Two summers ago I was out for a morning run and passed a man running with a young boy who was probably 9 or 10 years old. I guessed they were father and son, and that was probably a good guess because the boy looked like a miniature version of the man. I was impressed to see a kid running a nice pace along side an adult, smiling and easily holding a conversation. I felt a little twinge of something at that moment – a twinge of hope that my kids might take an interest in running with me one day too.
When I returned home from my own run that day, I told Ava (then 7) about the father and son that’d I’d seen running together and asked her if she’d ever like to run with me some time. She said “sure!” and that was the end of it. Neither of us had any more questions or thoughts on the topic at that moment.
This idea of her running with me came up again at the end of last summer, just as I was getting back to running after Kaz was born. We went out and bought her a pair of running sneakers as her existing sneakers were too heavy and clunky to be ideal for running. The timing for her to join me never seemed to line up though – either I went too early while she was still sleeping or she wasn’t interested when I offered for her to come with me. No big deal, it will work out eventually. Or it won’t. It’s OK either way.
But then this morning, an unusual (for upstate NY) beautiful 60 degree mid-January morning, I announced I was leaving soon for a run. I ran yesterday morning but couldn’t resist the opportunity to get out again in this warm air while it’s here. The snow and cold will be back soon.
From the kitchen table and still wearing her pajamas, Ava said “if I hurry and get ready right now, can I go with you?”
There was a split second when I was ready to say “No”. I was looking forward to going out by myself and running my own pace and my own distance. The weather was even nicer this morning than it was yesterday morning. But wait, isn’t this what I wanted? For her to want to run with me? Fortunately I caught myself and said what I try to say more often than I say “No”:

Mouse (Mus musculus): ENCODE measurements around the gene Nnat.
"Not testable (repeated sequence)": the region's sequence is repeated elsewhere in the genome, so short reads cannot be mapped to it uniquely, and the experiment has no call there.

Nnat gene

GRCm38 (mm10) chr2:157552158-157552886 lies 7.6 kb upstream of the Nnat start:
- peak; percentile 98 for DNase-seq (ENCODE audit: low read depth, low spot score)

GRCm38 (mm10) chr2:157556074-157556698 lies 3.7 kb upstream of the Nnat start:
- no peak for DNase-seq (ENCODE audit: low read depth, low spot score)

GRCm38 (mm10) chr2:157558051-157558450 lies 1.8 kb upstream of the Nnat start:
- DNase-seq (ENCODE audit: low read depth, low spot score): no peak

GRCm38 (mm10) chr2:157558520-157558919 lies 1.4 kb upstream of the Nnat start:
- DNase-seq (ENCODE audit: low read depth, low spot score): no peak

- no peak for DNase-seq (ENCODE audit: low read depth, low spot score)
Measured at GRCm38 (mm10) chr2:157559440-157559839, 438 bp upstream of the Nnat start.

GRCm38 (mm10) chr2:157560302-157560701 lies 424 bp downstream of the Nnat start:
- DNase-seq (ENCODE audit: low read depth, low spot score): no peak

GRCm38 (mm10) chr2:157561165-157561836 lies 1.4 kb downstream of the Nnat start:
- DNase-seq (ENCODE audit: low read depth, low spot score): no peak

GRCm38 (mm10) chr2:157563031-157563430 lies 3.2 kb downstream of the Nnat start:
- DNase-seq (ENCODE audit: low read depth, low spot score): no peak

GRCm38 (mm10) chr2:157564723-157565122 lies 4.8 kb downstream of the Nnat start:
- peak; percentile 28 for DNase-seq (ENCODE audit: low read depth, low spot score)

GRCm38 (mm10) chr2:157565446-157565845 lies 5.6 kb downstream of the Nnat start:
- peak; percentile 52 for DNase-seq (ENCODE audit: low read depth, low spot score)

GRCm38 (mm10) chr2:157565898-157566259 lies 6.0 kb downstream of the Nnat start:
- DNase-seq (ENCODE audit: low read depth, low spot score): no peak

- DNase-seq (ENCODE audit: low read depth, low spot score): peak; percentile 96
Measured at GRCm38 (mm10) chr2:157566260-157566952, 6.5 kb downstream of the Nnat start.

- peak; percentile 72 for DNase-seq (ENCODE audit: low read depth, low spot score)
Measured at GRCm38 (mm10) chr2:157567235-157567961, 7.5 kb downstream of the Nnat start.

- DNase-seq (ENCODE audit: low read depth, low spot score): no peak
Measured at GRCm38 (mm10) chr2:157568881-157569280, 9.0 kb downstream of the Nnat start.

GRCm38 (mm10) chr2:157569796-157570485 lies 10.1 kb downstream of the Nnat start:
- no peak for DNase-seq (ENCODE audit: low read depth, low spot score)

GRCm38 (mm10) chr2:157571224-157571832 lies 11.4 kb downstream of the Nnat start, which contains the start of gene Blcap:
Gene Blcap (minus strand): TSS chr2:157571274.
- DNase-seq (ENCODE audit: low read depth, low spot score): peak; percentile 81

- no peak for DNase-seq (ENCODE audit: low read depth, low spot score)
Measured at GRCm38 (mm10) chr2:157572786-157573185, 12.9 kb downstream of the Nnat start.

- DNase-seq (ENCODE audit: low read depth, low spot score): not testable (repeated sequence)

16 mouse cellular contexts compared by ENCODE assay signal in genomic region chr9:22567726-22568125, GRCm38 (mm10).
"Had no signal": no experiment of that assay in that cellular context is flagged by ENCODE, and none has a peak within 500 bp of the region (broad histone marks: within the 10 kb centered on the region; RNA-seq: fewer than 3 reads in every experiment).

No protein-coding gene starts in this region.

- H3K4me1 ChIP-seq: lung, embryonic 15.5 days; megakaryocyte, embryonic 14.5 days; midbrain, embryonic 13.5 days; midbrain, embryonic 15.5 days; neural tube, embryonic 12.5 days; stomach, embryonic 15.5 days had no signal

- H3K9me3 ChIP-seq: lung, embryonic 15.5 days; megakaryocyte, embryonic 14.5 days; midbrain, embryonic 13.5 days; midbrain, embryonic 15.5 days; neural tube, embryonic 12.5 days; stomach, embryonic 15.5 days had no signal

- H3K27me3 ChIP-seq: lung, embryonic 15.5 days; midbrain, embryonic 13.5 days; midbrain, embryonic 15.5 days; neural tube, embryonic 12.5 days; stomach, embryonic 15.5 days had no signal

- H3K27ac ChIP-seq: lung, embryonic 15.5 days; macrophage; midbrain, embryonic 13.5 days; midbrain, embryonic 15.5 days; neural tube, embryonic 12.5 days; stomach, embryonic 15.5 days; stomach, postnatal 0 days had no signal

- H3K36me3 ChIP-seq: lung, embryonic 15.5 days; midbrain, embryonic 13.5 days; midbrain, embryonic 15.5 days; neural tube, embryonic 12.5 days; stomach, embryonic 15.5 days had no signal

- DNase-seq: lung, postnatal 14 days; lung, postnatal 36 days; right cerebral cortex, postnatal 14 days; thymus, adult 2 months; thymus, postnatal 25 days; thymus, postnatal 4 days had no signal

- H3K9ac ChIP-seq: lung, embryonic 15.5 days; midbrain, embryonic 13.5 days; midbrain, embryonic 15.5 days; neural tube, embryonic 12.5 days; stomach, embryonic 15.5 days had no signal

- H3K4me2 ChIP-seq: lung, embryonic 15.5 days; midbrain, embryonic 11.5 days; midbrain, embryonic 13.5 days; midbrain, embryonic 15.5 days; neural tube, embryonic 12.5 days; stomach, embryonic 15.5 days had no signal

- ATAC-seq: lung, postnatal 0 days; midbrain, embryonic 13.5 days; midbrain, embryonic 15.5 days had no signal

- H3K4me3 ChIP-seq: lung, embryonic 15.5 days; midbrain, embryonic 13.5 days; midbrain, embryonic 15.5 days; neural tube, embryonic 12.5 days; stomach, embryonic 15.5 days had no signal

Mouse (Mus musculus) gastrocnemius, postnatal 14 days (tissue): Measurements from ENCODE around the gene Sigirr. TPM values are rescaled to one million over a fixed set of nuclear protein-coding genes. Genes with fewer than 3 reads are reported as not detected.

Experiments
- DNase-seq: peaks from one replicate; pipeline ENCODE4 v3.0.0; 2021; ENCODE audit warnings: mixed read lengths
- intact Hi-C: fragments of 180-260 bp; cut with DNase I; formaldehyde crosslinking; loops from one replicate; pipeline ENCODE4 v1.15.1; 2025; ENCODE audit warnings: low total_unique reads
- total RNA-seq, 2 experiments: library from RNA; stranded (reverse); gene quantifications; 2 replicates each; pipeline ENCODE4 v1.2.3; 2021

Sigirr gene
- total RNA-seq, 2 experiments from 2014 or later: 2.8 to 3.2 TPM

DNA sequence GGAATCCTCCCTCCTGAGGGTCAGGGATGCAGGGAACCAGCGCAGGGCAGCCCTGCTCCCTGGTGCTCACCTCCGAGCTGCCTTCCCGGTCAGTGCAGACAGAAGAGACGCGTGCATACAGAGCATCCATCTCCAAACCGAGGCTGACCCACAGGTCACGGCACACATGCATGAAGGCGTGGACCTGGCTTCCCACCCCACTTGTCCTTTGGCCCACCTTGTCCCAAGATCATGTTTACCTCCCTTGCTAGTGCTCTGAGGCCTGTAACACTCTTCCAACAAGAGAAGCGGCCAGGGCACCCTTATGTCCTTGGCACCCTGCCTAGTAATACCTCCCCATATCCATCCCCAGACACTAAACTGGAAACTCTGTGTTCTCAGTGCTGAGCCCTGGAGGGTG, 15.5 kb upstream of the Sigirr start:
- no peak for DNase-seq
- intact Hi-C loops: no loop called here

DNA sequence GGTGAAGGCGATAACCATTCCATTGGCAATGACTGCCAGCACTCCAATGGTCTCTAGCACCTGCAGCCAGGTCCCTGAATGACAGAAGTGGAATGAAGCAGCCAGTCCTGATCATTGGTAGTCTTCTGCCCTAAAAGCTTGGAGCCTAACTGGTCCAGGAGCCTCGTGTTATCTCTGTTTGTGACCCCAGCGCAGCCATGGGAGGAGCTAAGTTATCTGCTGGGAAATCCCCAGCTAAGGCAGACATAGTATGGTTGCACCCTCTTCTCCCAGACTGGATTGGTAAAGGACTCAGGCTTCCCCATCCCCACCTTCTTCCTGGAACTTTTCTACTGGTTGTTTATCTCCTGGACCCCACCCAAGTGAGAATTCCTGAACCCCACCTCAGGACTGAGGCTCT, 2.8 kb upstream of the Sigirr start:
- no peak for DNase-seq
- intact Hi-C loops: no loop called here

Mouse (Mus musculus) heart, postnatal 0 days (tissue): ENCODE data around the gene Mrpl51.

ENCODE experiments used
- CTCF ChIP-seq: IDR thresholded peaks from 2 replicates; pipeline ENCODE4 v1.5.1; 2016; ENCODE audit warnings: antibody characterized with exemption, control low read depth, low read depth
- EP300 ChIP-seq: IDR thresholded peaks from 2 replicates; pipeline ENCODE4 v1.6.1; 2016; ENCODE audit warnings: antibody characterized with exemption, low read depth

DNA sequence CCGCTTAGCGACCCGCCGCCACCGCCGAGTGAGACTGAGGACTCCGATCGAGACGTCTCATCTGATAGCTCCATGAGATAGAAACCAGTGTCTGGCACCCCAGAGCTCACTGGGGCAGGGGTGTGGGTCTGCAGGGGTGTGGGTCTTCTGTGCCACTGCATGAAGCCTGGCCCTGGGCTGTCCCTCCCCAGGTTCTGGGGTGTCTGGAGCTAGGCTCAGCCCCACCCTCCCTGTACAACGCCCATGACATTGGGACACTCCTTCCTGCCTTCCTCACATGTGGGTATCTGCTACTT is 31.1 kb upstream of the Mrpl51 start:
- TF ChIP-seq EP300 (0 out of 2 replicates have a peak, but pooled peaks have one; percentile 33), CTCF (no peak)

I said “Yes”.
(And then I probably said “Hurry up!”, two other words I should say less often too.)
We set out and ran 1/3 of a mile at a leisurely pace before she needed to slow to a walk. I explained that this is how you learn to run; you run some, you walk some, you run some more. The more you do it, the better you get at it.
She seemed to be listening, I tried not to lecture too long or repeat myself too much. And then it was my turn to listen as she told me about her dream from the night before and we continued to run and walk. I initiated each running interval, she initiated each walking interval.
Soon though, she didn’t want to run even short distances anymore, so we just walked. We explored the wooded area on the opposite side of the river from where we live. She threw rocks and big sticks into the water and at ice chunks, trying to determine (in theory only) if the ice might be thick enough to hold her weight.
We walked on, heading for the next pedestrian bridge to cross back to the other side of the river and make our way home again. We talked about the warm weather and the wildlife we saw. The re-telling of her dream continued as well. Every time we were passed by runners on the river path (and there were plenty of them out today) I felt a little twinge of something – a twinge of wishing I was running too.
I caught that twinge each time it tweaked me though. Be here now. Stay here with your daughter. Listen to her stories and words. Feel the air on your skin, the sunshine on your face, the earth under your feet. She’s so old and tall and strong! Having a baby in our family again has helped me appreciate just how much she’s grown these last eight and three quarter years. She’s so far away from the baby she was just a short time ago, a time when I was eager for her to be a big kid and could go for runs and bike rides with me, when she would be old enough to make observations, to tell me about what she was thinking, to wonder about the world around her.
How often are we doing something we enjoy and our minds are some place else? Or to be thinking we should be doing something different? Out for a run and thinking I should be using that time to do yoga. Running errands and thinking I should be home cleaning. Reading a website I like and thinking I should be reading a book instead. I had to keep beating back the urge to write this very blog post in my head while we were out together!
So that’s all we can really do – try and catch ourselves when our minds are wandering and we’re missing what’s happening right here, right now. Be here now. Enjoy this moment – it’s all you ever really have. The past and the future exist only as thoughts in our minds. By the time the future gets here, it’s now the present.
That doesn’t mean we can’t think about the past or plan for the future, but when you find that you’re being carried off by your thoughts and (especially!!) if those thoughts are negatively impacting your feelings and emotions – catch yourself. Bring yourself back to the present moment. Breathe. Notice your breath. Pay attention to all the things that are happening around you – from the most obvious down to the littlest detail.
Staying present is like anything else you want to get good at – being active, eating healthy, running, yoga, parenting – it’s a practice. The more you do it, the better you get at it. You can even practice right now.